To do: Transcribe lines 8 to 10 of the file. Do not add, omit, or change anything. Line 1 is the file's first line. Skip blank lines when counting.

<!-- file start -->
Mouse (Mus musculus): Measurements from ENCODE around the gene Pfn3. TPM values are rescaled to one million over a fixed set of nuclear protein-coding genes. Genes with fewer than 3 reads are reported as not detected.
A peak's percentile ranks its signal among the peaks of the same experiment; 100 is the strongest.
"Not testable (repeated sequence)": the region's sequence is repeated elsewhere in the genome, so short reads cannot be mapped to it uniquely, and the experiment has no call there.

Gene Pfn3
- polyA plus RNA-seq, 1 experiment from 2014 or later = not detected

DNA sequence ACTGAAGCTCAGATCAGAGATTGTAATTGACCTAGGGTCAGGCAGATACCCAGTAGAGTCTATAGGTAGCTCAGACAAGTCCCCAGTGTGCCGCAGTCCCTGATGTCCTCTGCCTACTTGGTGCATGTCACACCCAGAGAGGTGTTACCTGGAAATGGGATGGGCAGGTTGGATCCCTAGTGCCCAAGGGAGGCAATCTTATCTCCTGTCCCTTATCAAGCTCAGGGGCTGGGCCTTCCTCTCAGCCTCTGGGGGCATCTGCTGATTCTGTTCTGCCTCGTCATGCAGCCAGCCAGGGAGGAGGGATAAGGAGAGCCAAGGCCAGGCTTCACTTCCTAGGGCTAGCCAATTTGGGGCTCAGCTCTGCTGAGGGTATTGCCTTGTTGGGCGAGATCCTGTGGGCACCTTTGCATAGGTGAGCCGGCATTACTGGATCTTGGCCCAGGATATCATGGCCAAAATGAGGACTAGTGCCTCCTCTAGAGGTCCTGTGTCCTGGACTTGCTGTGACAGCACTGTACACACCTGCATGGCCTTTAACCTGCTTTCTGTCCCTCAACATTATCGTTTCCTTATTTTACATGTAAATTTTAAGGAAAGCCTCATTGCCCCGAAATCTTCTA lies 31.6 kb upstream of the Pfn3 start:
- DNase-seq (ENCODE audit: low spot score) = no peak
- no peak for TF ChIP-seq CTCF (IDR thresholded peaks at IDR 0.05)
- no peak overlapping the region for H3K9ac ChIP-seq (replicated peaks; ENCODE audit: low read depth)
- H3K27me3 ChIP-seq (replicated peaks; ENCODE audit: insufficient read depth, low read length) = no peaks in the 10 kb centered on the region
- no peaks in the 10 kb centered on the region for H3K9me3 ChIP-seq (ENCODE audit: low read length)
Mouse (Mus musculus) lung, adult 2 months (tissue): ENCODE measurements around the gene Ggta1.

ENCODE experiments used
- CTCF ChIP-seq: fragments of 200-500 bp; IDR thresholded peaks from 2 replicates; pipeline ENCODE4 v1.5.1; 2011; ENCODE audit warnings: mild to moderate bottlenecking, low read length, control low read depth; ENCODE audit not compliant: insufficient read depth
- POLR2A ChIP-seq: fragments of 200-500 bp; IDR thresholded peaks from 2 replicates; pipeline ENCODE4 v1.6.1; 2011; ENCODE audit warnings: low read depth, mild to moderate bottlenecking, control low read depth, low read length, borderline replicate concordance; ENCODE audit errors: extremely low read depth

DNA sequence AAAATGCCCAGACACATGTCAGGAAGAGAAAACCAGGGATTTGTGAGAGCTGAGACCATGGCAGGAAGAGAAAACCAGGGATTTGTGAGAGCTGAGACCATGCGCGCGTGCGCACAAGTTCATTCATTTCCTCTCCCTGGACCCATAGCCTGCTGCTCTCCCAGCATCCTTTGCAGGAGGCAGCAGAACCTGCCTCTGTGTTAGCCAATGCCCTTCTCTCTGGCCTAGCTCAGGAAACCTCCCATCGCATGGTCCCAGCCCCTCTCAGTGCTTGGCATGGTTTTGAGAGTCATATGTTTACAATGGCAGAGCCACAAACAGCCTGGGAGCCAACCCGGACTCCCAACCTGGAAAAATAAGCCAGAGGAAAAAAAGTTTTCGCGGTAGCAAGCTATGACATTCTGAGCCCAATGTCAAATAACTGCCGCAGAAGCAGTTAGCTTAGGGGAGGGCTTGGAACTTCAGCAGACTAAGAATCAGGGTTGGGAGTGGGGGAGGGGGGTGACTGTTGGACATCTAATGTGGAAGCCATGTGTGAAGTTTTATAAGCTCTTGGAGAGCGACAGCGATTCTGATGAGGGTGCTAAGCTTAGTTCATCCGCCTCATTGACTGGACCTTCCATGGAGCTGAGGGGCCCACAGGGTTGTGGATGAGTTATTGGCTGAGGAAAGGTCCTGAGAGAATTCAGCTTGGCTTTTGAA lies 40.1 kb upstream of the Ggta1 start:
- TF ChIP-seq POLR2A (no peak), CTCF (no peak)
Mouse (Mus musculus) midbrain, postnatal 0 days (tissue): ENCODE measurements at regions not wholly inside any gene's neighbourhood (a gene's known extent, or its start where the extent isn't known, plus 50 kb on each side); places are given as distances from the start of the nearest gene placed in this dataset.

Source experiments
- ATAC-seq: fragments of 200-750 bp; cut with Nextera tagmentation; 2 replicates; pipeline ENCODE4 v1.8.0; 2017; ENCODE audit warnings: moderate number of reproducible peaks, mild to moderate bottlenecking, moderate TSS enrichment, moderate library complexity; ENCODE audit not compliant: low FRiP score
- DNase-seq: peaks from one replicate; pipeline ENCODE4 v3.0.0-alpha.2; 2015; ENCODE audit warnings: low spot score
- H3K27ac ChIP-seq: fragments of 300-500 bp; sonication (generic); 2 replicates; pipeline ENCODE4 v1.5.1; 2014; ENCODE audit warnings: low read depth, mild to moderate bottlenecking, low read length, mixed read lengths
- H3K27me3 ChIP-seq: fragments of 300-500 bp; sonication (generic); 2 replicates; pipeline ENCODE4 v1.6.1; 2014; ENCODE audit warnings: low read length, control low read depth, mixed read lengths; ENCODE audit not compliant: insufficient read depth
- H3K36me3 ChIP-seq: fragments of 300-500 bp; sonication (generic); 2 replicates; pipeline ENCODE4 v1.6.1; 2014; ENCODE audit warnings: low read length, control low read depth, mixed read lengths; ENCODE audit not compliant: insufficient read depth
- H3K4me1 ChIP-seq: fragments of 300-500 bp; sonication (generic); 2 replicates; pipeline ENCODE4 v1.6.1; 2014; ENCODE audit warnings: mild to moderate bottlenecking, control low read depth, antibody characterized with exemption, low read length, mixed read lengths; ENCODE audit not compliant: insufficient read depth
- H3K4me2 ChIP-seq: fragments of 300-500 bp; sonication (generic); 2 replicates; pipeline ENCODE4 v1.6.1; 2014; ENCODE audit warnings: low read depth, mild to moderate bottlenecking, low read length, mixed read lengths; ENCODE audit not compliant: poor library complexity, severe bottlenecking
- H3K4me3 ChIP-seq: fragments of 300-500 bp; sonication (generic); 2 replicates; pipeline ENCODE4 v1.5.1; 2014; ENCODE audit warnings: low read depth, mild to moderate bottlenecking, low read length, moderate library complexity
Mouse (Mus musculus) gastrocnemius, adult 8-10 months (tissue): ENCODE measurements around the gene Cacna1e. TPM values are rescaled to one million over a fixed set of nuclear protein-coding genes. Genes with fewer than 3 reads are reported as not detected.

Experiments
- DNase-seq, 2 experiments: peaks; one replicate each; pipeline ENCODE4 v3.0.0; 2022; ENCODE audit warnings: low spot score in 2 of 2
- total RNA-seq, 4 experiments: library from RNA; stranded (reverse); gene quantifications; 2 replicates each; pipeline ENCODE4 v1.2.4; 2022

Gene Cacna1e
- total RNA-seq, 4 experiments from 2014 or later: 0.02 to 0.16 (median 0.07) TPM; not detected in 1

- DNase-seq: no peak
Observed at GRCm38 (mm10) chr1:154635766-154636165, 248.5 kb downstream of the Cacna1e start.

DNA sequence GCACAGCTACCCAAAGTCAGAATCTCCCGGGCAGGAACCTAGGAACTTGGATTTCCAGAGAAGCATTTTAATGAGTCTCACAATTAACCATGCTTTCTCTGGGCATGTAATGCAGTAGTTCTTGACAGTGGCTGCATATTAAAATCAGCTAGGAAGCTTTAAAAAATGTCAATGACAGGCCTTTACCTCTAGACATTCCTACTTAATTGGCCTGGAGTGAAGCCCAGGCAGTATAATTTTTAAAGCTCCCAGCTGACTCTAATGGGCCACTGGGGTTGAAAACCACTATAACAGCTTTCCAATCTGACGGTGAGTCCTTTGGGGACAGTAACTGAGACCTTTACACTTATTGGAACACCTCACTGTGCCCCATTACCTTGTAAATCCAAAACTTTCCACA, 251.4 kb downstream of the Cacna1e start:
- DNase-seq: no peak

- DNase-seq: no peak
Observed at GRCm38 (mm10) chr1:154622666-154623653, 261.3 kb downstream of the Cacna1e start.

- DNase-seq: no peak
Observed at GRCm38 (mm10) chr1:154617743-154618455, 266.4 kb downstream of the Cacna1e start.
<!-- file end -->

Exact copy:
- no peak for TF ChIP-seq CTCF (IDR thresholded peaks at IDR 0.05)
- no peak overlapping the region for H3K9ac ChIP-seq (replicated peaks; ENCODE audit: low read depth)
- H3K27me3 ChIP-seq (replicated peaks; ENCODE audit: insufficient read depth, low read length) = no peaks in the 10 kb centered on the region